Experian’s GDPR violation leaves companies scrambling to understand ‘legitimate interest’

Picture of Landmark House, Experian’s operational headquarters in Nottingham, U.K. (Martine Hamilton Knight/CC0 1.0)

A General Data Protection Regulation enforcement notice from United Kingdom regulators could leave credit reporting giant Experian on the hook for as much as $24 million – baffling U.S. and European Union companies alike, say legal experts.

The investigation that led to the notice found issues in each of the big three credit reporting agencies, and the data brokerage economy in general. While Experian, TransUnion and Equifax received praise for working with regulators on several of the problems apparently endemic to the industry, Experian reportedly failed to meet all its requests.

An enforcement notice is a warning that a fine will come should a company not take action. Experian now has nine months to do so, pending appeal.

The key issue flagged in the Experian enforcement is one that all companies that handle data from brokers need to consider when establishing data privacy practices.

“At a high level, the issue is transparency. It’s one of the key pillars of data protection,” said Sarah Pearce, an attorney at Paul Hastings' London offices. “You need a lawful basis for each use of data.”

In GDPR, there are several categories of ways to legally obtain data. Companies can outright the users for permission to store and process data, for example. Or, companies can claim “legitimate interest," where the data use is necessary for business purposes that aren’t seen as threats to privacy.

Direct marketing via mail is considered legitimate interest. But, in this case, the consent to use the data had been received by a broker that hadn’t specified the data would be sold. That negates the buyer (in this case Experian) being able to claim direct marketing as a legitimate interest.

“Because consent to use data was obtained by a broker, you are confusing users,” said Federica De Santis, an attorney with Goodwin’s privacy and cybersecurity practice.

This enforcement notice covers physical mail. De Santis notes that email marketing is governed by an entirely different standard that always requires consent.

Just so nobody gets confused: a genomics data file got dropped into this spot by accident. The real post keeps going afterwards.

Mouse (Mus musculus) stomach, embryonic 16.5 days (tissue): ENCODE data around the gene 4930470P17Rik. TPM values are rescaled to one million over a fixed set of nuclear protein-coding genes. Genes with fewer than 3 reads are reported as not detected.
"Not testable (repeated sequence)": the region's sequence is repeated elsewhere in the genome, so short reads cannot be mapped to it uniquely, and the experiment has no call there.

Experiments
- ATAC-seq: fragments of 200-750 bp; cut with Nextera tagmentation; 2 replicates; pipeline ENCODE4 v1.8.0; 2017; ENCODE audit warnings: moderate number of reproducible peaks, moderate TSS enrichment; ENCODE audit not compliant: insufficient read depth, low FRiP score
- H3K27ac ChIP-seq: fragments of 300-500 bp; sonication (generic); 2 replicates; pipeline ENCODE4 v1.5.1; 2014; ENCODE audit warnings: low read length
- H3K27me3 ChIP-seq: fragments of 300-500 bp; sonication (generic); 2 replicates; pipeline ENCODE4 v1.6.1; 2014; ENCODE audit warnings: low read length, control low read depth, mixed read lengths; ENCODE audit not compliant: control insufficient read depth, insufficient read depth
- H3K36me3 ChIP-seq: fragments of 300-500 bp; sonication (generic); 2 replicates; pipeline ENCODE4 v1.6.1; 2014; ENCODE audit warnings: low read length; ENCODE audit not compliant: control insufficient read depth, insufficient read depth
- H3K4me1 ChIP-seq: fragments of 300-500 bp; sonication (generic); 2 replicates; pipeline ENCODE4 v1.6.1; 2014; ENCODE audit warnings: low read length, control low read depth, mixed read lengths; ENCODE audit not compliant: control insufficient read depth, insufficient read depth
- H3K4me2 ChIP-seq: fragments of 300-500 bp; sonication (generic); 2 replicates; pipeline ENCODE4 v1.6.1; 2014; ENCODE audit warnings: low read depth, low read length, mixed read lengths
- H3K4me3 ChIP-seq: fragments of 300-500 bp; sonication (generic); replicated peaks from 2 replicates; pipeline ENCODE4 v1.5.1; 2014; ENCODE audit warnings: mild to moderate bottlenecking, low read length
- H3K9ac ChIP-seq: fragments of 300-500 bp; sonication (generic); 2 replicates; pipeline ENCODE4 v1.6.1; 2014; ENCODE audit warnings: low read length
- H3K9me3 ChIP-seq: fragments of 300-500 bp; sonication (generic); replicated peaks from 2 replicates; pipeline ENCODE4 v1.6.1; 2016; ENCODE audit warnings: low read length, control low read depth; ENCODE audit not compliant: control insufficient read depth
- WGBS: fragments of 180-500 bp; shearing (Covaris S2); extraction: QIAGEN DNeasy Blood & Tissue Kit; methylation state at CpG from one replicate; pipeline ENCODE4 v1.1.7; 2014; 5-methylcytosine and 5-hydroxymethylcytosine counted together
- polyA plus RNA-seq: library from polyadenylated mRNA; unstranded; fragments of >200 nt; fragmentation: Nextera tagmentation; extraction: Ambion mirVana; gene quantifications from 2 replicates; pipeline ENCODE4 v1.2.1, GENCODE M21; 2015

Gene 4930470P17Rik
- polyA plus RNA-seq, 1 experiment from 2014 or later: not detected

For companies who use data brokers, De Santis advises first doing due diligence on a firm’s consent practices and not relying solely on contracts. She also suggests following guidance from the U.K.'s Information Commissioner's Office for companies who deal with data brokers.

Companies within the direct marketing industry say they are doing their best to meet those demands.

“For this space to continue to flourish, public trust is imperative, and so companies must act as responsible stewards of data,” said John Story, vice president and deputy general council at Acoustic, a cloud platform used to manage direct marketing data. Acoustic created an office for a chief data ethics officer, he added.  

Many privacy officers applauded the ICO notice.

“We need more rulings like this to set the tone that people and their privacy matters,” said Alok Ojha, vice president of security, privacy, & compliance products at cloud content management company Box.

The ICO report mentions that all three of the credit reporting bureaus worked with investigators to address problems during the investigation. TransUnion and Equifax withdrew products and services to become fully compliant.

The fact that the ICO didn’t need to issue notices to TransUnion or Equifax and that neither firm is currently at risk of being fined shouldn’t slip the attention of companies, said Shane McNamee, chief privacy officer of the cybersecurity firm Avast and a former regulator with the Data Protection Commission of Ireland.

“I think what’s more interesting than the potential fine to one credit reporting agency is that two credit reporting agencies did the remediation required by the regulators, and didn’t get enforcement notices,” he said.

McNamee said that while many companies might see the potential fines as a cost of doing business in Europe, they should be aware that the real regulatory power comes from their ability to ban business practices altogether. It's always more prudent, therefore, to take the time to work with lawyers during the engineering process rather than to be forced to rebuild from scratch after a regulator weighs in.

Other key strategies to stave off regulatory enforcement include accounting for a shifting landscape of GDPR requirements, said said Bridget Treacy, the attorney heading the U.K. privacy practice of Hunton Andrews Kurth.

“Organizations need to review their GDPR compliance programs on an ongoing basis, "she said. "What might have been fine when the GDPR took effect on May 25, 2018 may well be out of date by now."

Joe Uchill

Joe is a senior reporter at SC Weekly, focused on policy issues. He previously covered cybersecurity for Axios, The Hill and the Christian Science Monitor’s short-lived Passcode website.

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